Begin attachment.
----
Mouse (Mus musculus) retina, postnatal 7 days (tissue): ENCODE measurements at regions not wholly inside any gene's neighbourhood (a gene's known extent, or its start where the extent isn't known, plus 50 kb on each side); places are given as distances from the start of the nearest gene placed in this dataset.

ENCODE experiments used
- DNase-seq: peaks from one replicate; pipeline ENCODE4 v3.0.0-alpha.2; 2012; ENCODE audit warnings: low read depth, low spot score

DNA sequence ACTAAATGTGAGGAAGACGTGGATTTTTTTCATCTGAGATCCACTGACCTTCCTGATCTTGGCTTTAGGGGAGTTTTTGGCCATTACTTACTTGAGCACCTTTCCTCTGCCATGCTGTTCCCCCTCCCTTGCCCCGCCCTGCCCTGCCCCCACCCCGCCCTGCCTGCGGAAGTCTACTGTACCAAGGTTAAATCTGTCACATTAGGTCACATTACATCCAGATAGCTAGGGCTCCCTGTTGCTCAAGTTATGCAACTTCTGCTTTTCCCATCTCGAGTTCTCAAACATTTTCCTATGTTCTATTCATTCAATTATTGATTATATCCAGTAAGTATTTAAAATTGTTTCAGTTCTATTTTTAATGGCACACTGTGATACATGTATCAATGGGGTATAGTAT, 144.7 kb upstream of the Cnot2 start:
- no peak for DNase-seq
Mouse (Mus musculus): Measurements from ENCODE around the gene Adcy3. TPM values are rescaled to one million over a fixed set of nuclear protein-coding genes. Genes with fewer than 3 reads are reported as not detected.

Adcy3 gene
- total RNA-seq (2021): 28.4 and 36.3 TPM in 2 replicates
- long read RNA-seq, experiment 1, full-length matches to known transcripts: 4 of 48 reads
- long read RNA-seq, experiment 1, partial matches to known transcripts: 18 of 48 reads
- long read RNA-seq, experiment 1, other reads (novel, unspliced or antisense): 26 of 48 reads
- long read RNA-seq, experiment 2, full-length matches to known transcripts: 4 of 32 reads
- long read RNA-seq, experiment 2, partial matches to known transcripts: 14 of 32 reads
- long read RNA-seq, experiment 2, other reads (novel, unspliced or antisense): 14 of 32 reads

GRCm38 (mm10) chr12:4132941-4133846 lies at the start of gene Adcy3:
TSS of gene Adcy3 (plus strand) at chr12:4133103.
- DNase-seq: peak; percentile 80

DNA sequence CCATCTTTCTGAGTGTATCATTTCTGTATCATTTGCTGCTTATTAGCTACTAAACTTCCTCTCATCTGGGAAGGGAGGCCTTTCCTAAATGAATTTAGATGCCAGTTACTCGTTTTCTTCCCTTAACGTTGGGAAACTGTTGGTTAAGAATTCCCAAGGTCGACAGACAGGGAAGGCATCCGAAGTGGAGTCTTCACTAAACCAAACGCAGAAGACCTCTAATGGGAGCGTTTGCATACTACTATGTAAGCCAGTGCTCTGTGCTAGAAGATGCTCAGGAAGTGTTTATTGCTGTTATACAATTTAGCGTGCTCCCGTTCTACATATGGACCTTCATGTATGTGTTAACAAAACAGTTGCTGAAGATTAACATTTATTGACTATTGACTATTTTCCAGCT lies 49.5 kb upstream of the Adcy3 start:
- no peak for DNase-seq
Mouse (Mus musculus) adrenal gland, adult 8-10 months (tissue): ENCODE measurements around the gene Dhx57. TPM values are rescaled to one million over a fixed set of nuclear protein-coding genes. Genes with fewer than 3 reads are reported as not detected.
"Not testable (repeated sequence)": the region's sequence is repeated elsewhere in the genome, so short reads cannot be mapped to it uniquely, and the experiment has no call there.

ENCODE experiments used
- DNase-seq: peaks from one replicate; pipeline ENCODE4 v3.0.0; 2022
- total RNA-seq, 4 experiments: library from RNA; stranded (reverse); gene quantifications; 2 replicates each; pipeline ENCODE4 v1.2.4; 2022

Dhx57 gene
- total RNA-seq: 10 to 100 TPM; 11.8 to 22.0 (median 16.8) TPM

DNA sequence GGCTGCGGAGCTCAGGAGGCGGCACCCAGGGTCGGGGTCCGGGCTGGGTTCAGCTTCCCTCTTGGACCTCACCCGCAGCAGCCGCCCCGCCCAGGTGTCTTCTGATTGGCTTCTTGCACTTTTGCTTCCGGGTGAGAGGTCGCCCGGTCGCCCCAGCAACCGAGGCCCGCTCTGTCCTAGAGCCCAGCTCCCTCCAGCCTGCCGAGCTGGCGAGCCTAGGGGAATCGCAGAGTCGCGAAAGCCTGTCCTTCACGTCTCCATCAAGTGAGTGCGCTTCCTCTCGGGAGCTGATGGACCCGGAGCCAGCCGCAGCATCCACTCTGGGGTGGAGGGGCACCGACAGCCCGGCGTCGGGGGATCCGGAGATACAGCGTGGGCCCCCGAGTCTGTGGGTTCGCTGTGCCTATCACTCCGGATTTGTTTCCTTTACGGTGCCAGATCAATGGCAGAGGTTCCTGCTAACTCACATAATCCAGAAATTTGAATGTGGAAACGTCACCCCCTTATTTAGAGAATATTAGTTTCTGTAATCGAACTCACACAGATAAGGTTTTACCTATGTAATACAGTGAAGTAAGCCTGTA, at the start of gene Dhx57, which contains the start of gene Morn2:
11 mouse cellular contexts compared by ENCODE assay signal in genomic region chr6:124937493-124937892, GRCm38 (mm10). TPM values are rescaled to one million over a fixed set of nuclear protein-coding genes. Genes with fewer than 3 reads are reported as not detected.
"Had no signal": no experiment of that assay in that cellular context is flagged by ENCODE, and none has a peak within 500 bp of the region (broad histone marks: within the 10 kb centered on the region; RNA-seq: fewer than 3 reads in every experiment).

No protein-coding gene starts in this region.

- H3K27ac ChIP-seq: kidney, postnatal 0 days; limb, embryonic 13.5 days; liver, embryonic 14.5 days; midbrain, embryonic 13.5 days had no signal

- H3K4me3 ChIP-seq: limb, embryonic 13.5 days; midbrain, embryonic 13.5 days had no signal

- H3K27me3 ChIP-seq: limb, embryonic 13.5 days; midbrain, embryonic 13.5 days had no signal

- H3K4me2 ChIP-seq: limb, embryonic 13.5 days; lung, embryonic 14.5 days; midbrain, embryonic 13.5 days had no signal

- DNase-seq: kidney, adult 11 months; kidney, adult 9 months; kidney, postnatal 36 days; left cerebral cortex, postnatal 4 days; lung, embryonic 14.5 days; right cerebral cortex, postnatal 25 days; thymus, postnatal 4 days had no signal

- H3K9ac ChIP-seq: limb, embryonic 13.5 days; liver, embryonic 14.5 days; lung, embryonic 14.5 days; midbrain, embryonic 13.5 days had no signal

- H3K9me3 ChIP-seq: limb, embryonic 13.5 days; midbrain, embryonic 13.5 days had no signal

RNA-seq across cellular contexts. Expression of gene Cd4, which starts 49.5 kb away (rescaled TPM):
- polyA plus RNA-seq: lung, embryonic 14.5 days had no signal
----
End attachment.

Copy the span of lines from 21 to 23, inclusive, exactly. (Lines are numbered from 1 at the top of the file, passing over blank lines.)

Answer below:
"Not testable (repeated sequence)": the region's sequence is repeated elsewhere in the genome, so short reads cannot be mapped to it uniquely, and the experiment has no call there.

ENCODE experiments used
- DNase-seq: peaks from one replicate; pipeline ENCODE4 v3.0.0; 2022